Southern blotting and DNA fingerprinting

DNA fingerprint analysis is based on the “Southern” hybridization technique. In this method:

DNA fingerprinting, also termed DNA profile analysis is based on the use of the “Southern” hybridization technique to analyze polymorphic regions of human DNA. Polymorphisms are explained in more detail in problem 5. The experimental steps used in a forensics laboratory for DNA profile analysis are as follows:
1. DNA extraction
DNA can be extracted from almost any human tissue. Sources of DNA found at a crime scene might include blood, semen, tissue from a deceased victim, cells in a hair follicle, and even saliva. DNA extracted from items of evidence is compared to DNA extracted from reference samples from known individuals, normally from blood.
2. Digestion of DNA with a restriction endonuclease
Extracted DNA is treated with a restriction endonuclease, which is an enzyme that will cut double stranded DNA whenever a specific DNA sequence occurs. The enzyme most commonly used for forensic DNA analysis is HaeIII, which cuts DNA at the sequence 5′-GGCC-3′.

3. Agarose gel electrophoresis
Following DNA digestion, the resulting DNA fragments are separated by size via electrophoresis in agarose gels. During electrophoresis, DNAs which are negatively charged migrate toward the positive electrode. As DNA fragments move, their migration rate is slowed by the matrix of the agarose gel. Smaller DNA fragments move more rapidly through the pores of the gel matrix than larger DNA fragments. The result is a continuous separation of the DNA fragments according to size, with the smallest DNA fragments moving the greatest distance away from the origin.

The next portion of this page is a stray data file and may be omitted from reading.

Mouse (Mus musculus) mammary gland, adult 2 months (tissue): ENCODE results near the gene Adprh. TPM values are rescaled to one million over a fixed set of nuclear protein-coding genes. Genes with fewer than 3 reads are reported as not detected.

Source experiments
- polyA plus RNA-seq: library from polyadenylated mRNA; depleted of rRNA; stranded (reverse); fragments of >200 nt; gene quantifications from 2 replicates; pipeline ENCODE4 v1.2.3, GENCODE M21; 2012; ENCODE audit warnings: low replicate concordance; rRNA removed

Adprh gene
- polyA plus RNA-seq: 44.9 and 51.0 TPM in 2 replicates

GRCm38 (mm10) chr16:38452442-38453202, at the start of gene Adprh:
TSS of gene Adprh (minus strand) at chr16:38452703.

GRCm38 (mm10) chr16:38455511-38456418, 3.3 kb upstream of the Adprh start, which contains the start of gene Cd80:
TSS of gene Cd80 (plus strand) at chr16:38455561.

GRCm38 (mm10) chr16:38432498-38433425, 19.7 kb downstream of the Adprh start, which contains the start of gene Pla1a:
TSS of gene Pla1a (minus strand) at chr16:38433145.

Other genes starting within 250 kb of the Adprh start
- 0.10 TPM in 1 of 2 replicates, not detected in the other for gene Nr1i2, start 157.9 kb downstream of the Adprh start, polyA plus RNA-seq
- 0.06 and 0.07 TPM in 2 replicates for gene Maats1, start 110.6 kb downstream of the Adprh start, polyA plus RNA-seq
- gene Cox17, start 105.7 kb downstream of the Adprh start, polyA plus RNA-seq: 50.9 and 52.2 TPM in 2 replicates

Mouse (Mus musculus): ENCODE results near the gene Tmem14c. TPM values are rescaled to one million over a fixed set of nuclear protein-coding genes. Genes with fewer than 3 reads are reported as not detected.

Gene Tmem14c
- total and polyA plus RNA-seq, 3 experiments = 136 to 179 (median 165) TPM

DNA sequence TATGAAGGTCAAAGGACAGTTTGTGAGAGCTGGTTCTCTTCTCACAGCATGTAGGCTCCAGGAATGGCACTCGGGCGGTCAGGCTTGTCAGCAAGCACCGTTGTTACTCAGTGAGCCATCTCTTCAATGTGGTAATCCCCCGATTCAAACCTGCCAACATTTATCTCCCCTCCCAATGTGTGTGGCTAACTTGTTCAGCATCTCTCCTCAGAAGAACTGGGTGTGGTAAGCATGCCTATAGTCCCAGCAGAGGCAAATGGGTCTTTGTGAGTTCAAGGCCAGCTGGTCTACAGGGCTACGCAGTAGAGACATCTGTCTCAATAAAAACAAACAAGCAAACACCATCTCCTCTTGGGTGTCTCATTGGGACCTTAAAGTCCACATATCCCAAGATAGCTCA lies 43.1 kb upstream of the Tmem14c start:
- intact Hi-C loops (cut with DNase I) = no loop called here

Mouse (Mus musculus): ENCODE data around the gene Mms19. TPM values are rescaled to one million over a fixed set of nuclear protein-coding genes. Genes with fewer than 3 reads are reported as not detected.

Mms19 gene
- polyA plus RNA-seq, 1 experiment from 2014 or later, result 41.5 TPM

4. Preparation of a “Southern blot”
Following electrophoresis, the separated DNAs are denatured while still in the agarose gel by soaking the gel in a basic solution. Following neutralization of the basic solution, the single strand DNA molecules are transferred to the surface of a nylon membrane by blotting. This denaturation/blotting procedure is known as a “Southern blot” after the inventor, Edwin Southern. Just as the blotting of wet ink on a dry paper transfers a replica of the image to the paper, the blotting of DNA to a nylon membrane preserves the spatial arrangement of the DNA fragments that existed after electrophoresis.

5. Hybridization with radioactive probe
A single locus probe is a DNA or RNA sequence that is able to hybridize (i.e. form a DNA-DNA or DNA-RNA duplex) with DNA from a specific restriction fragment on the Southern blot. Duplex formation depends on complementary base pairing between the DNA on the Southern blot and the probe sequence. Single locus probes are usually tagged with a radioactive label for easy detection, and are chosen to detect one polymorphic genetic locus on a single human chromosome. The Southern blot from step 4 is incubated in a solution containing a radioactive, single locus probe under conditions of temperature and salt concentration that favor hybridization. After hybridization, the unbound probe is washed away, so that the only radioactivity remaining bound to the nylon membrane is associated with the DNA of the targeted locus.

6. Detection of RFLPs via autoradiography
The locations of radioactive probe hybridization on the Southern blot are detected by autoradiography. In this technique, the washed nylon membrane is placed next to a sheet of X-ray film in a light tight container. The X-ray film records the locations of radioactive decay. After exposure and development of the X-ray film, the resulting record of the Southern hybridization is termed an “autoradiograph,” or “autorad” for short.The set of autorads from a Southern blot is known as a “DNA profile.”

Leave a Reply